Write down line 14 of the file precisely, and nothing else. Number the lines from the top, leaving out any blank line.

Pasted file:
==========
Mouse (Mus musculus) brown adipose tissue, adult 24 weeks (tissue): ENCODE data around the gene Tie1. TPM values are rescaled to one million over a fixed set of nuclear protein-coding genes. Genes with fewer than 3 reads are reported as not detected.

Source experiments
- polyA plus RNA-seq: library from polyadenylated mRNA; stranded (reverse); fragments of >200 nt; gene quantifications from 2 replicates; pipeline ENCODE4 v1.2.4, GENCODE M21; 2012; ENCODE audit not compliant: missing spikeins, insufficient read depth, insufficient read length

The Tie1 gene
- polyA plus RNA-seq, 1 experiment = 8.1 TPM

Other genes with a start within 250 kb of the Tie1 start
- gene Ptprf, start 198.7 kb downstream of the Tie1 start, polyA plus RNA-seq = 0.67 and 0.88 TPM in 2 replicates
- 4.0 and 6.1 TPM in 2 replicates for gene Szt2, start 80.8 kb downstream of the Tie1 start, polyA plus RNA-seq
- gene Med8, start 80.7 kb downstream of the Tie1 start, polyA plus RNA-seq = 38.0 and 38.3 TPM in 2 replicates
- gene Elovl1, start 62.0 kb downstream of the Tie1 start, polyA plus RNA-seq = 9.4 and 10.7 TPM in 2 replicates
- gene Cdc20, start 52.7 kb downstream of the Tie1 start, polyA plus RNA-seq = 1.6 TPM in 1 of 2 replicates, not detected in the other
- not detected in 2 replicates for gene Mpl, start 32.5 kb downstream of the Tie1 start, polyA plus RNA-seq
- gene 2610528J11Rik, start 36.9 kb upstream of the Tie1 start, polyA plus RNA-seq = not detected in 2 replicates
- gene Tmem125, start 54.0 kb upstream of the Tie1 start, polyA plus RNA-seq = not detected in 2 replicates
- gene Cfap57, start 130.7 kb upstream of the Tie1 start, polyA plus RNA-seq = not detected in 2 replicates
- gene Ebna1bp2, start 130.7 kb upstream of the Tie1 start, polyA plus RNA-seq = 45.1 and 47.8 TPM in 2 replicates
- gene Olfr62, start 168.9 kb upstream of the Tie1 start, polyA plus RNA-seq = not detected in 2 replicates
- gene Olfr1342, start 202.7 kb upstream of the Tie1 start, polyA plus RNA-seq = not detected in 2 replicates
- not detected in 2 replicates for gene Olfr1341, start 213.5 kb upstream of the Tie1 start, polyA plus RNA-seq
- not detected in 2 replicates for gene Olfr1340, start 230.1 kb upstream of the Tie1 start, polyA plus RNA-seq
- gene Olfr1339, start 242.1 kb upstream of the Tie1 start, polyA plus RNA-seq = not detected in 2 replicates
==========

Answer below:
- gene Tmem125, start 54.0 kb upstream of the Tie1 start, polyA plus RNA-seq = not detected in 2 replicates